Quantification of near-surface atmospheric fluxes (hereafter AFs) is one of the oldest and most important aspects of environmental fluid dynamics (EFD), as these fluxes represent the transport of mass, momentum, and energy across boundaries of interest that are critical to human activities. In modeling, often, mean advective fluxes can be calculated directly using different (averaged/filtered) forms of the fundamental transport equations; however, the remaining turbulent flux terms represent the classic turbulence closure problem (Pope, 2000). The advent of a number of critical pieces of instrumentation has resulted in a greatly improved ability to probe atmospheric fluxes and understand the associated governing physical processes. Partly as a result of the increased availability of this instrumentation, there has also been a great increase in the number of projects and applications focusing on the measurement of atmospheric fluxes. With this increased activity, a need has developed for resources to aid students and researchers entering in this area. This chapter attempts to outline a practical methodology that can be utilized to aid researchers wishing to make reliable flux measurements in the atmospheric surface layer to test specific hypotheses related to EFD applications. Because of the depth of any individual aspect of the subject areas discussed later, it is impossible to provide a complete description. However, references are provided to useful resources where further details may be found. Finally, given the importance of understanding the linkages between atmospheric simulation and flux measurements, the chapter also provides guidance for integratingmodern flux modeling techniques and measurements with particular attention given to integration of measurements with large eddy simulations (LES).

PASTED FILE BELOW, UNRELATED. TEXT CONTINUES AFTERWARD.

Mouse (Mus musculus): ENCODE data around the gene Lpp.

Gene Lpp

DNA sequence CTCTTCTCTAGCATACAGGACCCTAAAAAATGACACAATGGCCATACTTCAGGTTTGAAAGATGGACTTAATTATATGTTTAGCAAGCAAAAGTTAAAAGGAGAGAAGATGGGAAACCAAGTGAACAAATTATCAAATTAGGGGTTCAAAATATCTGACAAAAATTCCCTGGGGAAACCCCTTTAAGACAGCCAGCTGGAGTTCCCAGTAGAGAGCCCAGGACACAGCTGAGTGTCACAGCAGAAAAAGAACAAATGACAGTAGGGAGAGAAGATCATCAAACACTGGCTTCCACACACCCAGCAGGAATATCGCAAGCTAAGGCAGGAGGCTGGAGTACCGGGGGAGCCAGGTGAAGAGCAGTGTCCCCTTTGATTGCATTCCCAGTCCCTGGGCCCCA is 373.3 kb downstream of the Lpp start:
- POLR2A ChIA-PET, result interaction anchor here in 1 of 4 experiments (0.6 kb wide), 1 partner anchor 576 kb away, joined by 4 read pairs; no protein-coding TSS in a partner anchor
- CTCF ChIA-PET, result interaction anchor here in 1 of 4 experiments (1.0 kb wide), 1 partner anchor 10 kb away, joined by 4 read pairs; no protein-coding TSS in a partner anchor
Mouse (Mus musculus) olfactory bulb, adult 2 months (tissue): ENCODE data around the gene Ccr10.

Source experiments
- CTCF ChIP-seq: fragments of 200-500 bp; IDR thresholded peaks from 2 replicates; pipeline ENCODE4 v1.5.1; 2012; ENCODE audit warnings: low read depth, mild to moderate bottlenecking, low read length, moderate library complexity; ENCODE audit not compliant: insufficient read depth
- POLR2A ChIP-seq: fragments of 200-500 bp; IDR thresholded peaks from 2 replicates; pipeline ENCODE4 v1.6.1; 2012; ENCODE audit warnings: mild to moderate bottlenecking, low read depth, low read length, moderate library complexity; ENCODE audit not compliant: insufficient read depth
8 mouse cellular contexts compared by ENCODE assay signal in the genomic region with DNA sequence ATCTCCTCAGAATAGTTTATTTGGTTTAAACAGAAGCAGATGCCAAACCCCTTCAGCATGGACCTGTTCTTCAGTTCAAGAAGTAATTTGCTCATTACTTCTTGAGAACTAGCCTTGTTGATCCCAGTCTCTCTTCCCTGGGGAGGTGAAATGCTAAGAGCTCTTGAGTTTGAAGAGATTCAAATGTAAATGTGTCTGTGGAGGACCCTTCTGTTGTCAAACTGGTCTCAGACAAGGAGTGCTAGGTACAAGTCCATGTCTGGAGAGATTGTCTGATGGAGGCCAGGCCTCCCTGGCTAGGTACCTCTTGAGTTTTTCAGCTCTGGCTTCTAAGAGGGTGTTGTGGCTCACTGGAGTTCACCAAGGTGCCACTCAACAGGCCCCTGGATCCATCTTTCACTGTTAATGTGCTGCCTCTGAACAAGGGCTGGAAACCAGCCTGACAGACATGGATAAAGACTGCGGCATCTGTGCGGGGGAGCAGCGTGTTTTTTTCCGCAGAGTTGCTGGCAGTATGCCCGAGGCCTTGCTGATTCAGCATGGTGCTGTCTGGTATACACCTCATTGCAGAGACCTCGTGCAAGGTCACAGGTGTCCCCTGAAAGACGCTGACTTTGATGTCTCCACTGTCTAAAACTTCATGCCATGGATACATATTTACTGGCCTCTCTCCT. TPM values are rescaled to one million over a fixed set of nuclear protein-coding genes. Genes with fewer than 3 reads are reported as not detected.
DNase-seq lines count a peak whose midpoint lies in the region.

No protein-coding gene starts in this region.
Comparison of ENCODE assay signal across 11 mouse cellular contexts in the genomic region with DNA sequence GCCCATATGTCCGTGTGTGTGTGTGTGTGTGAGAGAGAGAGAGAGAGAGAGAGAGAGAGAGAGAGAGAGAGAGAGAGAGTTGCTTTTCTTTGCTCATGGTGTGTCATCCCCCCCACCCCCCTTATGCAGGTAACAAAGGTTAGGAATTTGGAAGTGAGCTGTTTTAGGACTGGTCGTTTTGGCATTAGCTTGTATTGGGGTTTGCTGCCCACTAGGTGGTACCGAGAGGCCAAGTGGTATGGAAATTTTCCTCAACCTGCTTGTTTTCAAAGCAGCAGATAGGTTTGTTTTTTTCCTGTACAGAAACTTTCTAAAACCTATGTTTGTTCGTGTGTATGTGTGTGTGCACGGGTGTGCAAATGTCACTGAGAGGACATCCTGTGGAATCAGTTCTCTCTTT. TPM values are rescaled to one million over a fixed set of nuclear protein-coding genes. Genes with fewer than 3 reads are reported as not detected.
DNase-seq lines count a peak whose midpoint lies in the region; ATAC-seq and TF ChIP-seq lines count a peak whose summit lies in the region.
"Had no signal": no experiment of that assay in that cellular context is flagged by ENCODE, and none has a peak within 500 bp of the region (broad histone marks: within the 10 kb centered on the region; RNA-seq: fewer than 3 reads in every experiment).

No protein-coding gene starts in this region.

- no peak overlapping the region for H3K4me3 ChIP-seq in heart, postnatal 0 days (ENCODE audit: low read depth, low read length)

|Title of host publication||Handbook of Environmental Fluid Dynamics|
|Subtitle of host publication||Systems, Pollution, Modeling, and Measurements|
|Place of Publication||Boca Raton FL USA|
|Number of pages||16|
|Publication status||Published - 2013|